Metaphysics isn’t exactly the first thing that comes to mind when someone is thinking about the theory of evolution, especially if that someone is an evolutionary biologist who is reasonably skeptical of any metaphysical claim — like yours truly.
Nonetheless, my Exeter University colleague John Dupré has published a stimulating paper that seeks to apply so-called process metaphysics to modern debates in evolutionary biology (full paper here). The result is intriguing, though that doesn’t mean I’m completely on board with what John writes.
Let’s start with the basics. Dupré defines metaphysics as the branch of philosophy that aspires to provide the most general description of reality. You would think that nowadays that aspiration falls squarely within fundamental physics, except for the fact that fundamental physics — as interesting as it is — is largely irrelevant to most of the other sciences, and “the most general description of reality” can’t be just the description of whatever is at the bottom of reality.
John also argues, and I think he is completely right about it, that:
“Though they may sincerely deny it, scientists are almost inevitably committed to metaphysical opinions. … Metaphysics can be ignored but not escaped.”
If that’s true, then we (philosophers) better get our metaphysics straight, and we (biologist) better pay attention to the consequences of our own assumptions on the matter, regardless of whether these assumptions are explicitly stated or not (in fact, particularly if they are not explicitly stated).
The way Dupré goes about this is by applying some philosophical reflection to the scientific work done by biologists, to see if certain metaphysical commitments made by scientists don’t turn out to be incorrect in the light of the scientists’ own work. Specifically, in this paper he explores a very old question in metaphysics: whether the world is composed of things or processes. The first position goes back at least to the Ancient Greek atomists, like Leucippus and Democritus (or, in India, the Jain, Ajivika and Carvaka schools, possibly dating back to the 4th century BCE). The second position was espoused by Heraclitus, and made famous by the Latin version of his dictum, panta rhei, “everything flows.” Nowadays, they are known in philosophy respectively as substance and process metaphysics.
Substance metaphysics implies an ontology of things (as opposed to an ontology of processes), and it has been dominant since the beginning of the scientific revolution in the 17th century. It is connected to the mechanicist approach, where everything is made of things with particular functions, and those things constitute the mechanisms that explain how the world works. Mechanicism in turn implies reductionism: things are made more and more complex from the bottom up, and the causal story is unidirectional.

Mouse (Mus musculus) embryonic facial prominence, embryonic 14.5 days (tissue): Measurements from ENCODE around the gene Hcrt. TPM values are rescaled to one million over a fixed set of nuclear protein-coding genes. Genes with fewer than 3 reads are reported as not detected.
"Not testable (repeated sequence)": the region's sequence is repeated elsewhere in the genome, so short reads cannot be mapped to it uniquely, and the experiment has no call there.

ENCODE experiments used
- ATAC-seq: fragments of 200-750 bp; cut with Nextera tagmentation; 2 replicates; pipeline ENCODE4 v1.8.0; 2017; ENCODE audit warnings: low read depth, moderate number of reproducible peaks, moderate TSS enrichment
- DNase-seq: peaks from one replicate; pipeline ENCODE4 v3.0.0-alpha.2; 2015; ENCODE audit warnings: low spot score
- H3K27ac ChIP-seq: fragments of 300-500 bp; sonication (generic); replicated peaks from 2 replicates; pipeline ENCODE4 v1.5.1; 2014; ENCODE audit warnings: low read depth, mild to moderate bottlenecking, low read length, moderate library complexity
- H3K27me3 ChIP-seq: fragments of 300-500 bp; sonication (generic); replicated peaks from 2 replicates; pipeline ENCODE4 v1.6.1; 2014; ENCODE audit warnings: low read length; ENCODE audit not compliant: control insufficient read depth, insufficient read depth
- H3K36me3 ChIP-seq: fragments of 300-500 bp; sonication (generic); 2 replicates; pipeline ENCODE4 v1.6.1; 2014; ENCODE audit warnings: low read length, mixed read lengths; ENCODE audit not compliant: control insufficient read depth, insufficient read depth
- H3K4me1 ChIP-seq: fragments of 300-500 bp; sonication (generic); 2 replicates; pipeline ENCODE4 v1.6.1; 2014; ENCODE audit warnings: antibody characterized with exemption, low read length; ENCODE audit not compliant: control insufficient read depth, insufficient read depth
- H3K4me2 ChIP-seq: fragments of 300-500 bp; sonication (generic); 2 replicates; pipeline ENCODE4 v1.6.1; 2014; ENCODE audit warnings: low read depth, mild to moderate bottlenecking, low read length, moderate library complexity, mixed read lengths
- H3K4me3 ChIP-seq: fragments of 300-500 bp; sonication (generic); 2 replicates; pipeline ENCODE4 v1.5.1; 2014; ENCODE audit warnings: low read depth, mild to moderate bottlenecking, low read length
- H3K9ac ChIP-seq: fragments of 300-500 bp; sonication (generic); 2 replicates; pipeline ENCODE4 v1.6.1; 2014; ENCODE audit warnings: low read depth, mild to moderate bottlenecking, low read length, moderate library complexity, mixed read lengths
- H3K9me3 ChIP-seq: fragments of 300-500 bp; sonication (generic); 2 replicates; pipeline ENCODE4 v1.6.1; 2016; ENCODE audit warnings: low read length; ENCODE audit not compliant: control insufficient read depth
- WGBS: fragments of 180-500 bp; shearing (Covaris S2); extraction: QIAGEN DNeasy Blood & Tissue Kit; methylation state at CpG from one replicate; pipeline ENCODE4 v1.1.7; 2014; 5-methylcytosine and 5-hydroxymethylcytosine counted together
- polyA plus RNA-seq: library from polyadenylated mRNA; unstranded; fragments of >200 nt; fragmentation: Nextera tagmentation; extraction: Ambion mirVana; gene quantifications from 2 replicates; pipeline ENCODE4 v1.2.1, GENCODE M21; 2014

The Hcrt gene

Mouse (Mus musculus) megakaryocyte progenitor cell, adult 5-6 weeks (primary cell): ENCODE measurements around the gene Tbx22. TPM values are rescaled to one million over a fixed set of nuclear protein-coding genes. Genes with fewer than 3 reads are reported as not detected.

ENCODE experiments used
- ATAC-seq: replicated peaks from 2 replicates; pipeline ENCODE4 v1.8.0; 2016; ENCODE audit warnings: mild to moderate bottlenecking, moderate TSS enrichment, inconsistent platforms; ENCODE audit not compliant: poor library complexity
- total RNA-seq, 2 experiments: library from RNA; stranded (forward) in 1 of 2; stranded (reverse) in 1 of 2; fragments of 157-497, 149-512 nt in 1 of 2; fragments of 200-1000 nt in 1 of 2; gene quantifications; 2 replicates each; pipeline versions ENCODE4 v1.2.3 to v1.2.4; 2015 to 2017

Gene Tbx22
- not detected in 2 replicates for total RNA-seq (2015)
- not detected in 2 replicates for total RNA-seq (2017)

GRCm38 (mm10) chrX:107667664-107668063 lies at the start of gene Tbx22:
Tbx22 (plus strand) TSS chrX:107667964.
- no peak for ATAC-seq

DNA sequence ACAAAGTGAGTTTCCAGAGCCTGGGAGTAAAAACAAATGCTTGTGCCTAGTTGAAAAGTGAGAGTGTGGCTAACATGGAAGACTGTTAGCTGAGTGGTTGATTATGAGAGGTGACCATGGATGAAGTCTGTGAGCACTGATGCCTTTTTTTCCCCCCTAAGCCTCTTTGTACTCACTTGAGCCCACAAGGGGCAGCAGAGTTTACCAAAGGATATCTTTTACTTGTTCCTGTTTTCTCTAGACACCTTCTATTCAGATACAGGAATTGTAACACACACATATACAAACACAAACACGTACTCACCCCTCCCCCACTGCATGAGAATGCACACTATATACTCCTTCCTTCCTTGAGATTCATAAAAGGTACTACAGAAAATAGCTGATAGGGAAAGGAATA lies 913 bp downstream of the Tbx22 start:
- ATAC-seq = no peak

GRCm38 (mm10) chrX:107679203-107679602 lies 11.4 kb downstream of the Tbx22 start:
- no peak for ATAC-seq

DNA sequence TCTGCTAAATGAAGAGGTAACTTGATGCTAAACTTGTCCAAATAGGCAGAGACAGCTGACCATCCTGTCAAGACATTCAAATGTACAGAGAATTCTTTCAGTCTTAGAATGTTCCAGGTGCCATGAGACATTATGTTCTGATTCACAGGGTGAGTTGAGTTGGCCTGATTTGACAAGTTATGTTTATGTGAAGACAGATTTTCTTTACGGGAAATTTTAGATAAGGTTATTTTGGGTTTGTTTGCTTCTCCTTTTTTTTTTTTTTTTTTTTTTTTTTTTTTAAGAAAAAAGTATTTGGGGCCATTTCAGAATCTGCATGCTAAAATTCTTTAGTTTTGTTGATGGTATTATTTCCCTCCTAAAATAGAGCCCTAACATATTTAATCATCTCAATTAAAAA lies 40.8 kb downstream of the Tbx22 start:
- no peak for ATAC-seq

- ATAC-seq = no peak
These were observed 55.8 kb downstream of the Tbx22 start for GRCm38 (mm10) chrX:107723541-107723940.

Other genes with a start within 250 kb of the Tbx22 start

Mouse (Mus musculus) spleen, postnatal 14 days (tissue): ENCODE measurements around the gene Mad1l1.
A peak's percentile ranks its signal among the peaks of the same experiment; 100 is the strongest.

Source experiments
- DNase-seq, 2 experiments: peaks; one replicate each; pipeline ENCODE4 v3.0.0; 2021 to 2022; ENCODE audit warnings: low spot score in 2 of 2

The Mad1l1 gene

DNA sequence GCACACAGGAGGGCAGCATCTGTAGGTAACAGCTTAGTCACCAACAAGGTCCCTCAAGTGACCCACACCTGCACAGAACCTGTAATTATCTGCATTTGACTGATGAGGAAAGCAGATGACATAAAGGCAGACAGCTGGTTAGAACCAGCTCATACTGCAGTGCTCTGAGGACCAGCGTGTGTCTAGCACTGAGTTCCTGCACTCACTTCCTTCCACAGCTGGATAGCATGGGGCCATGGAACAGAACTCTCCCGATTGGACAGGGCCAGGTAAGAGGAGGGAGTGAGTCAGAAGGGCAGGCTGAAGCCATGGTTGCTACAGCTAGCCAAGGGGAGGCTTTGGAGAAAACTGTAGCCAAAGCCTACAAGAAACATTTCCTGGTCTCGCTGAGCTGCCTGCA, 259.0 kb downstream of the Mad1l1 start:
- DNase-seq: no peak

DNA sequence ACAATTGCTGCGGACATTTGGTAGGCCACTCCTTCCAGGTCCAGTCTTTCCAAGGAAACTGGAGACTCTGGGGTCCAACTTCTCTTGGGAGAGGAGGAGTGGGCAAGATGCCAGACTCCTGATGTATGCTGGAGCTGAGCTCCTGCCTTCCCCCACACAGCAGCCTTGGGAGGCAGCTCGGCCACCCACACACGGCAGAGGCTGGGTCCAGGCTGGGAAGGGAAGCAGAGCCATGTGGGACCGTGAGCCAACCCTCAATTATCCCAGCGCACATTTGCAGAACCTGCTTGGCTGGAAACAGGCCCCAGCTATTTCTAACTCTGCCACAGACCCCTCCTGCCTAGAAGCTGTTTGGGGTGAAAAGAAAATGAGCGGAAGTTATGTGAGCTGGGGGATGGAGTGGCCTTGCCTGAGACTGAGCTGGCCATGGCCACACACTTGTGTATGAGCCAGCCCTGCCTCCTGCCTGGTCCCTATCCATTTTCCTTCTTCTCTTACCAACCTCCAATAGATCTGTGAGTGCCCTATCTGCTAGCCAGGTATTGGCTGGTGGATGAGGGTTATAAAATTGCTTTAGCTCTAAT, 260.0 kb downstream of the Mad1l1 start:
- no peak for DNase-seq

Contrast this with the more fluid (ah!) process ontology, which rejects both mechanicism and reductionism: what maintains patterns of stability in the world isn’t just the behavior of individual entities, but also the network of relations among patterns and between patterns and the environment in which they are situated. I must confess that I started out, decades ago, as a mechanicist who believed in an ontology of things, just like most scientists do (especially physicists). But it was my own scientific research in evolutionary biology (particularly writing this book) that gradually interested me more and more in an ontology of processes and a less reductionist view of things. Only I didn’t know (until I turned professionally to philosophy) that this was called process ontology, and that it was a well worked out position among metaphysicians.
In his essay, Dupré applies this debate to the nature of biological species (see this paper of mine) and to our conception of evolutionary processes in general. As he clarifies, of course substance ontologists recognize that evolution is a process, but they think it is made possible by the more fundamental existence of things. For process ontologists, by contrast, everything — including living organisms — is a process. There is nothing stable. Panta rhei.
John explains very nicely the contrast between substance and process ontology. Consider the difference between a mountain and a storm. For a substance ontologist, the first one is a stable object, the second a process. But the process ontologist sees both as processes, only at very different time scales: the mountain changes continuously, but it takes millions of years for the change to be noticeable by the human eye. The storm also changes, obviously, but much more rapidly.
Then again, some storms are remarkably persistent, though in a dynamic fashion. Think of the famous Red Spot on Jupiter, which has been observed now for hundreds of years. Process ontologists think that a dynamic storm is a better paradigm for living organisms than a mountain. After all, when living beings achieve a stationary state we call them dead. As my professor of biophysics back in college, Mario Ageno (a student of Fermi, article in Italian), used to say: death is a sudden increase in entropy.
Why does it matter to think of organisms as processes rather than things? Dupré Suggests two reasons: